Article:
The study of challenges, success and failure factors in a simulation project has received much attention from researchers and practitioners who have reported their findings in the literature. Melão and Pidd (2003), Murphy and Perera (2002), McHaney et al (2002), Robinson and Pidd (1998), Robinson and Bhatia (1995) and Robinson (1994) are some examples with no particular emphasis on the sector orientation. Similarly, some others have looked at the subject but within a specific sector. For example, Van Lent et al (2012), Jahangirian et al (2012), Brailsford and Vissers (2011), Eldabi (2009), Brailsford et al (2009), Brailsford (2007), Brailsford (2005), Harper and Pitt (2004) and Lowery et al (1994) have investigated the implementation challenges of simulation projects in the health-care setting.

Similar studies have been carried out in other contexts, such as the construction industry (eg, Chan et al, 2004; Al-Tmeemy et al, 2011) and the information systems domain (eg Reel, 1999; Agarwal and Rathod, 2006 and Chow and Cao, 2008). The position of the topic ‘project success in non-simulation projects’ has gone even further to the stage that frameworks have been proposed to measure the success, mostly using KPIs. Examples are Luu et al (2008), Lam et al (2007), Cheung et al (2004) and Chan and Chan (2004) in the context of construction projects. This topic has been so important that an industry KPI standard was set out in 2000 by collaboration between the UK government and the construction industry (Raynsford, 2000), on the basis of which annual reports are being produced. The standard has played as a key component of the construction organisations’ move towards achieving best practice.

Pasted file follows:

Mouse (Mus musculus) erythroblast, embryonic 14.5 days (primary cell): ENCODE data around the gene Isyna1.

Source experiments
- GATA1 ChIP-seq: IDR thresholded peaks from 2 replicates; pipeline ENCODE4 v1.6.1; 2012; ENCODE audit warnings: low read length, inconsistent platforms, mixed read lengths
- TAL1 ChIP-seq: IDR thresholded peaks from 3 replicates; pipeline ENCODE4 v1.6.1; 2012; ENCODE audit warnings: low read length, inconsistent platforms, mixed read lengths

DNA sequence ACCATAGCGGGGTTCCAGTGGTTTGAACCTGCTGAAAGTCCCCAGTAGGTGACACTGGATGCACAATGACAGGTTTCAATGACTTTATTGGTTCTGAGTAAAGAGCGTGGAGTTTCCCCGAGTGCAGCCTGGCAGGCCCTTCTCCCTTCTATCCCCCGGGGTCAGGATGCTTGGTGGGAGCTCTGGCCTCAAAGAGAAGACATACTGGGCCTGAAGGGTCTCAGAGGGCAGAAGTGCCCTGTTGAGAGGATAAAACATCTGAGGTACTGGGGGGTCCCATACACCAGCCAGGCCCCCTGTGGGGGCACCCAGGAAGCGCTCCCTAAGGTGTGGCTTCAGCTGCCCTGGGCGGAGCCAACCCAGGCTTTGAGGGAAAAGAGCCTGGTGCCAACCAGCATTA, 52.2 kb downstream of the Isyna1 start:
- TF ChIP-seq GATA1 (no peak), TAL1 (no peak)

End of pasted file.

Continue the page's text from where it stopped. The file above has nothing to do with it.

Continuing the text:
The difference between types of projects, however, undermines the transferability. The nature of projects is influential when studying the success factors. For example, while health and safety factors could be critical in construction projects, these factors might be of much less importance in others such as computer simulation projects. Therefore, a context-specific investigation of project success is required.